What Greece Has Taught Us About Debt


By now everyone knows the story about Greece and what it had to go through to stave off bankruptcy. It was never like this, nor did it ever have to get to this point, but the truth remains and still remains that the country had borrowed more than it could repay.

People talk about good debt and bad debt. No doubt no one could blame Greece for borrowing money to keep up with their social welfare payments, pension payments to the retired and keeping government workers employed with a decent salary. It wasn’t like the government was borrowing money to put on a fancy fireworks show, or put on a public spectacle for amateur sports. This was good debt. Right?

Regardless if it was good debt or bad debt, debt needs to be repaid. That’s why there really isn’t such a thing as good debt, especially when we use debt to purchase things that don’t give anything in return. Some would argue that personal debt is good if it’s used to buy a house or if it’s used to buy a good education, but debt will only put you in a bind.

It’s Not An Asset

I’m not sure what kind of accounting is being taught in school, but debt is not an asset. Debt hangs over you like a shadow and slowly brings your financial situation into the dark side. Those that actually believe that debt can be converted over to assets have to be lying to themselves. You cannot take something that is a liability and suddenly turn it into an asset.

The fact remains that the debt still needs to be repaid. Regardless if a house is purchased, or equities, or bonds or any other investment instrument. The debt remains a personal liability that needs to be repaid.

Restricting Cash Flow

A large part of the fact that Greece couldn’t pay their bills wasn’t because their government wasn’t generating tax revenue. According to the OECD, Greece collected over $65B in tax revenues for the fiscal year in 2014. The issue that Greece faced was that it borrowed too much money and didn’t have the means to pay it off at regular intervals.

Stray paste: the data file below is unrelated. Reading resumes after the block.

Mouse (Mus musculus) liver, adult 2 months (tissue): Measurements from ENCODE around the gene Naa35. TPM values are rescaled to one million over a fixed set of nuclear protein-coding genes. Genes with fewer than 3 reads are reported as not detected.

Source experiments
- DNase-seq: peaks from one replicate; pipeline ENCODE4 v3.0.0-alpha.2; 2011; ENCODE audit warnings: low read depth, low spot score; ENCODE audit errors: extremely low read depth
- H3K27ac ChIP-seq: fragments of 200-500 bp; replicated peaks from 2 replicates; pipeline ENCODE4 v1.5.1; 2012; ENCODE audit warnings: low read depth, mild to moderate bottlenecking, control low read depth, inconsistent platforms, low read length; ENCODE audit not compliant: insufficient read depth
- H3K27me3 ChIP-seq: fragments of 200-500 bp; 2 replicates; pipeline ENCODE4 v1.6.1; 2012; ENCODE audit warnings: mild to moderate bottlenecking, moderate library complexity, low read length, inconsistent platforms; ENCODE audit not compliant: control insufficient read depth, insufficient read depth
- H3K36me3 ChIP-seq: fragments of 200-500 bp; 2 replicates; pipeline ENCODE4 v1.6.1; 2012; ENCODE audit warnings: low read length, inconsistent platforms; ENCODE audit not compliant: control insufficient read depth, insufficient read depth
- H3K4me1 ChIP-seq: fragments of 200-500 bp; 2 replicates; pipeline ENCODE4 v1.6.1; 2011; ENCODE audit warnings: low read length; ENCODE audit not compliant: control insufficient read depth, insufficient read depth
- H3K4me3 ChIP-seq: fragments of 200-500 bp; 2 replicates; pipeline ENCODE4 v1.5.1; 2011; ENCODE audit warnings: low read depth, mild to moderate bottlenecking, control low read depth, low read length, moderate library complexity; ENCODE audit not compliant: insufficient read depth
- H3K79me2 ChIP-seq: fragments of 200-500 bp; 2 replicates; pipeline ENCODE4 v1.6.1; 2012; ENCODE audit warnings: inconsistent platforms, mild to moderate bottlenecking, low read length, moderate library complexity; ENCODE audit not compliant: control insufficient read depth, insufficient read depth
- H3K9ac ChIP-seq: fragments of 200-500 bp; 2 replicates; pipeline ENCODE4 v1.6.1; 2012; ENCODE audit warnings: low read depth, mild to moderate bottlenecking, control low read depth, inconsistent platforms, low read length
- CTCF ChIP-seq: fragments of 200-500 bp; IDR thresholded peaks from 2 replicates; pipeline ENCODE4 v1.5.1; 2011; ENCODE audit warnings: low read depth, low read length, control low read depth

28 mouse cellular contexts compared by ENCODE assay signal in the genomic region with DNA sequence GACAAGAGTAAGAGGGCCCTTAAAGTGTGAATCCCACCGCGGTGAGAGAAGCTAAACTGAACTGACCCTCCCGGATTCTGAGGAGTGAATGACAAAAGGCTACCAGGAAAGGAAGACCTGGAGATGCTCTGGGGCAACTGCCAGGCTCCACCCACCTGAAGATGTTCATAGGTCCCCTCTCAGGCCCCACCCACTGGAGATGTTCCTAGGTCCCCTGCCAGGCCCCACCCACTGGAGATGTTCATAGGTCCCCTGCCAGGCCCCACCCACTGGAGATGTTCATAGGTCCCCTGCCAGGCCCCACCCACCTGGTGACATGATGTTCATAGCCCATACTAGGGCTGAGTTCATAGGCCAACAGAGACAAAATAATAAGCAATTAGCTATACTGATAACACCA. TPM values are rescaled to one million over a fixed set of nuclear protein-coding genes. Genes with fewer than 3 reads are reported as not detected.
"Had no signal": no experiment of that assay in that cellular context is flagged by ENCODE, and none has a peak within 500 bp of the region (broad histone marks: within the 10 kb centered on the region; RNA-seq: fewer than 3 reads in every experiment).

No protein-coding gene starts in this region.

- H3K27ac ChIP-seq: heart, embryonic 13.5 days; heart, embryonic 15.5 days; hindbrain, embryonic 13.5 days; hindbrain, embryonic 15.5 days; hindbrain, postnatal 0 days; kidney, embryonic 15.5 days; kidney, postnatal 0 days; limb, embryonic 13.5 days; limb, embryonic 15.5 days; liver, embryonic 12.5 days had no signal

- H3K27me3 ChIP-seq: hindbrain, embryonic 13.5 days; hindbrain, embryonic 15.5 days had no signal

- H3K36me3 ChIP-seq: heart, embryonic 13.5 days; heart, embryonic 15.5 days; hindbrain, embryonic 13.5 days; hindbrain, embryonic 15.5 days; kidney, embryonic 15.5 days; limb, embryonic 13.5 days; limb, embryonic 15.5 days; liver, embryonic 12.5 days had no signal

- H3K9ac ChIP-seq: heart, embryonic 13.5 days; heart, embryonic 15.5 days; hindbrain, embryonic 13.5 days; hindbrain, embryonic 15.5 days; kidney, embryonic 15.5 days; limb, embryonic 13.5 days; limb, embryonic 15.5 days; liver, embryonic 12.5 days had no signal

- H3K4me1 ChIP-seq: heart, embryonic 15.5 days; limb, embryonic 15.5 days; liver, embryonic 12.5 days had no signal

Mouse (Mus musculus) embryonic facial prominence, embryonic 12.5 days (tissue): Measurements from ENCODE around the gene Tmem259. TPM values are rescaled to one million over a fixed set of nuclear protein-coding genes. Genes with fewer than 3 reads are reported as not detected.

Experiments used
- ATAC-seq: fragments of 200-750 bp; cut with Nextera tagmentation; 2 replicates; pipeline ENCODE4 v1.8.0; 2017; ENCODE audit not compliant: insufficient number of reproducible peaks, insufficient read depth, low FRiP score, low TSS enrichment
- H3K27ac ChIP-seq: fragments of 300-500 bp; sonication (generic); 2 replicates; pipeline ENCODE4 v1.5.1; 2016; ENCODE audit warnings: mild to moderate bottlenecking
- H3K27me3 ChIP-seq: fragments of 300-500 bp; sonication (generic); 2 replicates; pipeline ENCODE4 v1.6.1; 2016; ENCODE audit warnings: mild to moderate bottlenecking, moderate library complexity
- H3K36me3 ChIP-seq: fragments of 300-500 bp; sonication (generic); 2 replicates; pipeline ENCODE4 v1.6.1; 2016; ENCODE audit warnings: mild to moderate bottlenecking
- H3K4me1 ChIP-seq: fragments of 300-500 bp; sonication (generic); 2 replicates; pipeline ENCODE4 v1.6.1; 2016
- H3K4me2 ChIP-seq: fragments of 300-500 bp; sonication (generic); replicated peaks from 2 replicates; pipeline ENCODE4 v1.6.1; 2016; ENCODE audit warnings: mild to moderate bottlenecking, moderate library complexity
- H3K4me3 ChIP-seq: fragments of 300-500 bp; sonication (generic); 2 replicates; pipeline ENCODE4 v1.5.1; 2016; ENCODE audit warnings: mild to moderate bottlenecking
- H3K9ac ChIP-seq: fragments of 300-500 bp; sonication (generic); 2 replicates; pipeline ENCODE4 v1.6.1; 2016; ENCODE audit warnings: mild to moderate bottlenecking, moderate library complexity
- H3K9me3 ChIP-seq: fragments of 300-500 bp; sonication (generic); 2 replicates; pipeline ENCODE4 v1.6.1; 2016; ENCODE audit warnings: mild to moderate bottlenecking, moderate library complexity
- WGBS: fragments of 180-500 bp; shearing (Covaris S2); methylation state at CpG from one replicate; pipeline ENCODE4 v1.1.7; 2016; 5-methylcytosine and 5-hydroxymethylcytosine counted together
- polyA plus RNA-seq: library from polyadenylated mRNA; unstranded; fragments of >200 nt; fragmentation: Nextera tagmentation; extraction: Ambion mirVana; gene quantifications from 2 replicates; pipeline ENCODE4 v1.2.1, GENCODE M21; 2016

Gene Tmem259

This meant that a lot of their revenues had to go back to paying back debt or interest from the debt. This had a severe detriment to yearly cash flow. When so much money went back to paying off interest and principal on debt that made the treasury run dry. The only solution is one of two things. Cut back on spending or declare bankruptcy.

The Greek government is learning the hard way how debt can have a devastating effect on cash flow. Citizens now have to endure even further austerity measures that will further crimp their standard of living. Similar to our own personal finances, when we accumulate too much debt, we end up servicing our debt rather than using our paycheques to increase our own quality of life, or to invest in assets that actually generate a positive cash flow.

When our own personal cash flows reach a point where we are constantly paying interest or debt, the only way out is either to cut back on our personal spending or declare bankruptcy. There is no one out there that is going to bail us out like the government. We as individuals cannot print additional currency like federal banks. We’re ultimately responsible for our own actions.

Avoiding Debt

In general most people use debt to get ahead in one way or another. Whether it’s to help us purchase a home, pay for our education, or get us our first car so we can get to work, we use debt as a way to get ahead quicker rather than having to wait and save.

The real question we should really ask ourselves is whether taking on large amounts of debt is actually necessary. Does an expensive education actually lead to a better job? Is it really necessary to buy a larger house than you need? Is a new car necessary?

Sometimes it might be better to avoid debt completely. Perhaps attend a public educational institution to reduce costs, or maybe it’s better to rent rather than buy a house. In some instances, public transportation might be the more convenient way to get to work. Some of these lifestyle decisions can ultimately keep us away from debt.

Taking on debt is really a choice rather than a necessity. We take debt to quickly get ahead, but we don’t consider the consequences. It’s fun while it lasts, until it doesn’t.


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